(Petaling Jaya, Wednesday): The Prime Minister, Datuk Seri Dr. Mahathir Mohamad wants Malaysians to have confidence in their ability to master information technology.
Speaking at the signing of an agreement between Telekom Malaysia and MEPS JV for the planning, designing and construction of Telekom’s Multimedia University in Kuala Lumpur yesterday, Mahathir said:
"There is nothing inferior in our people’s capacity to understand and appreciate knowledge in IT.
"The main thing is to convince yourself you can do it and put in the effort to acquire the kind of knowledge that we need as we move into the 21st century."
After two years of telling the world that Malaysia wants to be in the very forefront of the Information Technology revolution, we should be past the time of exhortations to Malaysians to master Information Technology and should be in full action-mode.
Unfortunately, we are still very much in the talking stage rather in the action stage as far as popularising digital literacy among the population is concerned, particularly at important leadership levels.
I would call on the Cabinet, the top government leadership and Parliament to set the example that Malaysians have confidence in their ability to master information technology.
Last month, when I wanted to email to all Cabinet Ministers my Open Letter to them on the 15 areas they should focus on in order to effect the fastest economic recovery and turnaround, my office could only find email addresses for six Cabinet Ministers after a lot of surfing, namely the Education Minister, Datuk Najib Tun Razak, the Minister for Domestic Trade and Consumer Affairs, Datuk Megat Junid Megat Ayob, the Minister for Entrepreneur Development, Datuk Mustapha Mohamad, the Minister for Science, Technology and Environment, Datuk Law Hieng Ding, the Minister for Rural Development, Datuk Anuar Musa and the Minister for National Unity and Social Development Datin Paduka Zaleha Ismail.
Subsequently the Minister for Primary Industries, Datuk Seri Dr. Lim Keng Yaik complained that I had done him an injustice in suggesting that he was not abreast with IT developments, and claimed that he had not just one but three separate email addresses!
My office again checked with the official web-sites today and still could not find the Minister for Primary Industries’ email address. There are two official websites which give the profile of the Primary Industries Minister, the "Cabinet Line-Up" and "Ministry Profile", which give all sorts of personal particulars about Keng Yaik, his numerous awards and honours, such as P. C.M. in 1976, D. P. C. M. in 1981, S. P. M. P. in 1989 and the Honorary Doctorate of Law by Queens University of Belfast, N. Ireland in 1995.
Both official websites also give fulsome particulars about his political background, that he joined the MCA in 1968, became MCA Chairman in Perak 1971 - 1972, joined Gerakan in 1973, became Perak Gerakan Chairman in 1974, Gerakan Deputy President 1976 - 1980 and Gerakan President in 1980 (Aug)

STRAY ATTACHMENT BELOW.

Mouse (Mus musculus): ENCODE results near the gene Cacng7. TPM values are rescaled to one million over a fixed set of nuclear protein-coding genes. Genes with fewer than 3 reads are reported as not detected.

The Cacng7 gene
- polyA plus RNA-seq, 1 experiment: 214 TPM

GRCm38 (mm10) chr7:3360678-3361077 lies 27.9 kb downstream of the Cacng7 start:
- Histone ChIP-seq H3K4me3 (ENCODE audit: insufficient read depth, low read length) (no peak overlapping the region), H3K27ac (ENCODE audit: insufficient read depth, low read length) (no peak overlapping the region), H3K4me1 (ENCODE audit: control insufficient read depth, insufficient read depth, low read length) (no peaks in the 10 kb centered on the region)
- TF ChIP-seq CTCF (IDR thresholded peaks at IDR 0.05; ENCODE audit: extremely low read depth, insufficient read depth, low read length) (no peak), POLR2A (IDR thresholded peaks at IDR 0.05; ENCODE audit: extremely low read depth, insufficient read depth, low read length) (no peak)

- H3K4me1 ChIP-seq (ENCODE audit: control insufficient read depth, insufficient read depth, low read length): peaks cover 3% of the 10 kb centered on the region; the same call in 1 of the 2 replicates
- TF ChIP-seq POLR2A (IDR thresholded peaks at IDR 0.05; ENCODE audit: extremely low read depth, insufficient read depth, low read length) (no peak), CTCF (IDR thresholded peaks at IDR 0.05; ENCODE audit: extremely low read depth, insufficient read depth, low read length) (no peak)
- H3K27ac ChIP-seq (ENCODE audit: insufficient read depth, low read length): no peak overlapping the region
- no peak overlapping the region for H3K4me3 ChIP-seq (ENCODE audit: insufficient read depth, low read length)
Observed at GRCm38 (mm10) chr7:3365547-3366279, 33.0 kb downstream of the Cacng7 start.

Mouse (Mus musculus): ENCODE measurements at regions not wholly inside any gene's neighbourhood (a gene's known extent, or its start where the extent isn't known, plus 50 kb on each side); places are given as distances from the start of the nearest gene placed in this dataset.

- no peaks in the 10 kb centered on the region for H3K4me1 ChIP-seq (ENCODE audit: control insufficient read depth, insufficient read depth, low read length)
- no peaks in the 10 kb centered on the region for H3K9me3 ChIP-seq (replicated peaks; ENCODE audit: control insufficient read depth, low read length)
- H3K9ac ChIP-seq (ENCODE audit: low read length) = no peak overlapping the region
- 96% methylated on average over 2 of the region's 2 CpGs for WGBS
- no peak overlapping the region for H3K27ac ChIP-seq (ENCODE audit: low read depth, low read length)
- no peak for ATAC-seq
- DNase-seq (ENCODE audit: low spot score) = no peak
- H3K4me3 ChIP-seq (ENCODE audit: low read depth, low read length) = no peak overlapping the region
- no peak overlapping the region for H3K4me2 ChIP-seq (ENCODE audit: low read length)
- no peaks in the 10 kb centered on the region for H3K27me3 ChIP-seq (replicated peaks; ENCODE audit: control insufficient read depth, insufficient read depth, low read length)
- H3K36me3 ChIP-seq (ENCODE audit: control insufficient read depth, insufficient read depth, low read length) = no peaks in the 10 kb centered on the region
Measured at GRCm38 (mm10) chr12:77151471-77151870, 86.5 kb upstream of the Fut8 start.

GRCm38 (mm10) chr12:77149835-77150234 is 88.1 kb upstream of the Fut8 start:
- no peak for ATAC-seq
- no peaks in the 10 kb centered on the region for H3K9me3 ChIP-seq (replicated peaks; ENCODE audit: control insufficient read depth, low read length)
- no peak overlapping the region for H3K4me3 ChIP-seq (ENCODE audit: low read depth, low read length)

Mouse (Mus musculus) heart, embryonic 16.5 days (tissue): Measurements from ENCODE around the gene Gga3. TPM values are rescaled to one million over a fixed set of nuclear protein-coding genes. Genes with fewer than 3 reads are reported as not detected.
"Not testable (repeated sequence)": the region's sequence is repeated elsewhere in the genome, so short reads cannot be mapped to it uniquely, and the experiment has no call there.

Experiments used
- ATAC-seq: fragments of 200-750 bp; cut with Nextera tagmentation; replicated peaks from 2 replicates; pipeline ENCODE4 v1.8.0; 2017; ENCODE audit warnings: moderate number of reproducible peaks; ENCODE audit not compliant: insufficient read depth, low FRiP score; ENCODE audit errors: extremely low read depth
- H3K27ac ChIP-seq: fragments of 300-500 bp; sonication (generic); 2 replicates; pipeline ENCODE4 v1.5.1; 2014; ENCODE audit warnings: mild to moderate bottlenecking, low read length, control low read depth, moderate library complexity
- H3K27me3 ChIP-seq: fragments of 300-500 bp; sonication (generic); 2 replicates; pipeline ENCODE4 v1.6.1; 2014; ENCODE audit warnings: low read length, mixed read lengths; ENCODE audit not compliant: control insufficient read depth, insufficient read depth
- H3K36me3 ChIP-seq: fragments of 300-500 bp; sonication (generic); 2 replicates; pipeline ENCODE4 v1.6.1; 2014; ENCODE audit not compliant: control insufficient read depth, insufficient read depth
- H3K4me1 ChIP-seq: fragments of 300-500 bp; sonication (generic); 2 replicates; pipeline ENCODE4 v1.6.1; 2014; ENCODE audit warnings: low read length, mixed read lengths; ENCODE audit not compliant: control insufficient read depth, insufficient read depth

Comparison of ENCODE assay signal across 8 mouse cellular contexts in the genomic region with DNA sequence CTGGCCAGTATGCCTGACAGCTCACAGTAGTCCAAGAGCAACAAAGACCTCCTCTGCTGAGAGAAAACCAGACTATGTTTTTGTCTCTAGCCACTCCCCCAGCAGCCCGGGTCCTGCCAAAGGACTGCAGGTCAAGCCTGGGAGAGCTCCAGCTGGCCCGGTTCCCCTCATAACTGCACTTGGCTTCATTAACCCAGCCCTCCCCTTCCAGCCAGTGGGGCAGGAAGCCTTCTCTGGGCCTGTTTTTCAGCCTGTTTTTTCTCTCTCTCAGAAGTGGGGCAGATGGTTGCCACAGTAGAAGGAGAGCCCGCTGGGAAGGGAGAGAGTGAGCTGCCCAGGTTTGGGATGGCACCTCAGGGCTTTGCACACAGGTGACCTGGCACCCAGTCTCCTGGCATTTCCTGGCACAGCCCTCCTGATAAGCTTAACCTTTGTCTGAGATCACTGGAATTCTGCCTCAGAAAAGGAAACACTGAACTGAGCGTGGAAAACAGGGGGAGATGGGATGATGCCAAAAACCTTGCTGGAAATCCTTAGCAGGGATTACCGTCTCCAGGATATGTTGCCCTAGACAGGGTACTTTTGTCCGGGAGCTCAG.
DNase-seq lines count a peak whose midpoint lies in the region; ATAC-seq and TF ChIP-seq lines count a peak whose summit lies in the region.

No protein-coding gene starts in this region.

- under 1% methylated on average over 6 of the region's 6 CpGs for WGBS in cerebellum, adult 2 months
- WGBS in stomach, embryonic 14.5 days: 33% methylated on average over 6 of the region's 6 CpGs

Furthermore, they also give the following particulars about Keng Yaik under the column "POSITION HELD":
1972 - 1978 Senator
1972 - 1973 Minister with Special Functions
1978 - 1986 Ahli Dewan Undangan Negeri Jalong
1978 - 1986 Ahli Majlis Mesyuarat Kerajaan Perak
1986 (Aug) Member of Parliament (Beruas)
1986 (Aug) Minister of Primary Industries
There was another column on his "ELECTION PARTICIPATION" in six Parliamentary/State Assembly elections in the past 29 years, but there was not a word as to how the Minister for Primary Industries could be contacted by email on both these official websites for the Minister for Primary Industries! What is the use of the Minister for Primary Industries having three separate email addresses if there is no way the Malaysian public could reach him through anyone of them?
Another instance where the Cabinet has failed to set the example that Malaysians have confidence in their ability to master information technology is the manner some Ministers and Deputy Ministers deal with issues of information technology during Parliamentary debates and question-time.
What is worse, we have government front-benchers who flaunt their "digital illiteracy". The best case in point was the Deputy Minister for Science, Technology and Environment, Datuk Abu Bakar Daud, on November 27, who dismissed my speech during the budget debate on the Ministry of Science, Technology and Environment on the need to protect the country’s information systems from malicious virus attacks with a response which showed clearly that he had never heard of "virus" information warfare!
I thank the Minister for Science, Technology and Environment, Datuk Law Hieng Ding who recently sent me a letter apologising for the most unsatisfactory reply of his Deputy Minister to my speech on his Ministry’s budgetary allocation, but the important point remains that if the Malaysian Parliament cannot discuss and debate the issues and challenges of the Information Revolution in an intelligent and knowledgeable manner, then the prospects of Malaysia succeeding in making the leapfrog into the information society are not very bright.
I would call on the Prime Minister to give all Ministers, Deputy Ministers and Parliamentary Secretaries one-month deadline to be accessible by members of the public through email to show that the government is serious in wanting all Malaysians, "young and old, rural and urban, Government and the Opposition alike, to answer the 'call to arms' and support the nation's initiative in harnessing IT".